COASTAL DUNE SYSTEMS
Coastal dune systems form where sands on wide beaches are blown up into large dunes.
Coastal dunes are found predominantly along the eastern shoreline of Lake Michigan
from the Indiana state line to the Straits of Mackinac. Additional dunes are found along
the Great Lakes shoreline in eastern Saint Clair, Alger, Luce, and Houghton Counties.
Coastal dune sand is generally free of silt and clay, has a common range of grain sizes,
and is generally more rounded than other types of sand deposits. Coastal dunes usually
reach a height of over 100 feet above the surrounding terrain and form prominent knolls,
peaks, mounds, and ridges. When not stabilized by vegetation, they are extremely unstable
and migrate in the direction of the prevailing winds. Good examples of coastal dunes may
be found at Silver Lake State Park in Oceana County, Warren Dunes State Park in Berrien
County, and in the Sleeping Bear National Lakeshore in Benzie and Leelanau Counties.
The major sources of the beach sand, and hence the dune sand, is
twofold: rivers that enter the lake and bring sand to the beach, and erosion of
bluffs. High lake levels, as have occurred at many times in the geologic past on the
Great Lakes, encourage more sand to be eroded from the bluffs. This sand is then
delivered to the beach, where it is washed clean by waves and made ready for transport by
the wind, into the dune system. Thus, dune building episodes occur most commonly
when lake levels are high.
Dr. Alan Arbogast, a Geographer
at MSU, has spent much of his career studying sand dunes, and incorporates much of his
work into his classes. He spends a lot of time roaming around on dune landscapes,
like the one near the Lake Michigan coast (below).
Wave action sorts sediment well, with the fines being carried into the deep water where
they settle out and the pebbles and sand grains remain in the shore zone. As long as the
beach remains damp, the wind cannot pick up the sand grains. However, when the beaches
become dry the exposed sand can blow in the winds. Once a dune is formed, it continues to
grow in size.
Thus, sand is blown up into large dunes, and the type of dune that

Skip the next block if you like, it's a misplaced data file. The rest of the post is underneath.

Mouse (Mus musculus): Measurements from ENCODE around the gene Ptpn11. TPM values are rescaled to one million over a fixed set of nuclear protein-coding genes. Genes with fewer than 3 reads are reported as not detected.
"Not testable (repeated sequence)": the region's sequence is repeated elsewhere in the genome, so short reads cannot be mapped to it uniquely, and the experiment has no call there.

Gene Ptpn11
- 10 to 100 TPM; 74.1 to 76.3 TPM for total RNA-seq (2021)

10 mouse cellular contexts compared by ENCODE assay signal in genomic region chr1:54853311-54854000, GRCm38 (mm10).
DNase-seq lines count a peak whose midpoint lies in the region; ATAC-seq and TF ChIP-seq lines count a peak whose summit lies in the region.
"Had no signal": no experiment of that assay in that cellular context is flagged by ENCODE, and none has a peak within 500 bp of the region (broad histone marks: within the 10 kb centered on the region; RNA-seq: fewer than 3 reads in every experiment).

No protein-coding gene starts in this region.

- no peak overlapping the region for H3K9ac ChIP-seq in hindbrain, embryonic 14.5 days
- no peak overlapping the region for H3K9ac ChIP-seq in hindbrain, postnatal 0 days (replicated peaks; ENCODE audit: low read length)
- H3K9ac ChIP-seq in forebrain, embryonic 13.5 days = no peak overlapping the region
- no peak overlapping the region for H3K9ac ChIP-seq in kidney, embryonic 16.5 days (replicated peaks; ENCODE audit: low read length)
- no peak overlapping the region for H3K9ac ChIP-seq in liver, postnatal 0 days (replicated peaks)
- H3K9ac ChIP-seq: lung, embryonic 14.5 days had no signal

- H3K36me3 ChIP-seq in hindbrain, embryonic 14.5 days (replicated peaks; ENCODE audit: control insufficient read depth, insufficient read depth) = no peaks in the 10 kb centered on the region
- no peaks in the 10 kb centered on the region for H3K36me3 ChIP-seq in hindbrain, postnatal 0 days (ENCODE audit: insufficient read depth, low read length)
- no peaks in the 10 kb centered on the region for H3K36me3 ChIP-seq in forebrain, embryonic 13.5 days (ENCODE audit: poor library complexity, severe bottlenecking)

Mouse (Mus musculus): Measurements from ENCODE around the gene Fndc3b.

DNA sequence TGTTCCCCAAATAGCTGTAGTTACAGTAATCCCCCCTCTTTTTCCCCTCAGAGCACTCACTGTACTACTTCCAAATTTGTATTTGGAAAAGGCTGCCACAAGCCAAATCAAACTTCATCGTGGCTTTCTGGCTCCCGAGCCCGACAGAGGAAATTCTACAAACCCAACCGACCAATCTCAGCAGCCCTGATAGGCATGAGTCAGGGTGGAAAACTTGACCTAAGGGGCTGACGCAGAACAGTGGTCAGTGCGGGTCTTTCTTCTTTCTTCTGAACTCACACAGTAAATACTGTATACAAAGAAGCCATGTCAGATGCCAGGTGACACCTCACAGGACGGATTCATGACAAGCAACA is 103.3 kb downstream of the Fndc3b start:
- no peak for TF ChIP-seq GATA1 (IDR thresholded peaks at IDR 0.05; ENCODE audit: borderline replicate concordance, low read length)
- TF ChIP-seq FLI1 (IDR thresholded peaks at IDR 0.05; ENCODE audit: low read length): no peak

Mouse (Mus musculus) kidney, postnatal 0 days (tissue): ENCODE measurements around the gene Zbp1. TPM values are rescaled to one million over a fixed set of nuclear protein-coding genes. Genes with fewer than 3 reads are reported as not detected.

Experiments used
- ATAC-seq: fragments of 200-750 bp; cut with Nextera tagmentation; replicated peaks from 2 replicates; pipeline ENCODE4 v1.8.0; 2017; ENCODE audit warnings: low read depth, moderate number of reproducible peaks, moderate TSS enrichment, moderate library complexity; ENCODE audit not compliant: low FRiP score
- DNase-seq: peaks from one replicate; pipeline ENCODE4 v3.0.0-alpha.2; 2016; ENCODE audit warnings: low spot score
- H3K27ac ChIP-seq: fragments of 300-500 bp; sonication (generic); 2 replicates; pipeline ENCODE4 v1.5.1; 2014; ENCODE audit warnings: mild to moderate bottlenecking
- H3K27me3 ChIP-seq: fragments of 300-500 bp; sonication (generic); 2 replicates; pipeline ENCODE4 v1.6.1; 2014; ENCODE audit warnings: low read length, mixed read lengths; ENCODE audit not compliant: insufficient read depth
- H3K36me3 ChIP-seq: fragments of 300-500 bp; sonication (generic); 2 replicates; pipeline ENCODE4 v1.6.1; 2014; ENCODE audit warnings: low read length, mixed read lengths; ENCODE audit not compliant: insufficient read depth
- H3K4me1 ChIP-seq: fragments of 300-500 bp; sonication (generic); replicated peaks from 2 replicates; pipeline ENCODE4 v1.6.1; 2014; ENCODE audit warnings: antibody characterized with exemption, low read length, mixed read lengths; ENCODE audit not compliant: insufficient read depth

usually forms in this system is parabolic (see below). Sand is usually moved by the
process known as "saltation" in which individual grains move in a bouncing,
skipping course of violent collisions. The particles themselves, very seldom get more than
one foot off the ground. In this process, the sand can
exert considerable abrasive action on metal, wood, glass and boulder.
Parabolic dunes form on a surface that has sand but only a little vegetation. The
sand is allowed to blow, creating a blowout area where no vegetation is available to hold
it down. Most of the dunes on the lakeshore areas are simply "seas" of
parabolic dunes, as shown below.
As can be seen below, the dunes front directly on the lake in places, while at others
there is a significant beach between the dunes and the water. Parts of the dunes are
stabilized, while other parts are actively eroding or being buried by additions of sand.
Clearly, this is a dynamic landscape.
Unusual plant habitats are to be found in the sand dunes along the eastern shoreline of
Lake Michigan, where a combination of coarse soils, diverse terrain, reduced summertime
evaporation and daytime temperature, an extended growing season, and a moderation of
severe winter cold because of the nearby water has permitted an extraordinarily rich
mixture of plants to coexist. Within Berrien County, particularly, small areas of dune
landscape contain a greater number of plants than is found in any other comparably sized
area of the state. Northward along the dunes, from about Muskegon, the vegetation becomes
more boreal but remains complex and locally varied.
Some of the more famous and pristine coastal dunes in Michigan are the Nordhouse dunes,
north of Ludington.
Parts of the text on this page have been modified from L.M. Sommers' book
entitled, "Michigan: A Geography".
This material has been compiled for educational use only, and
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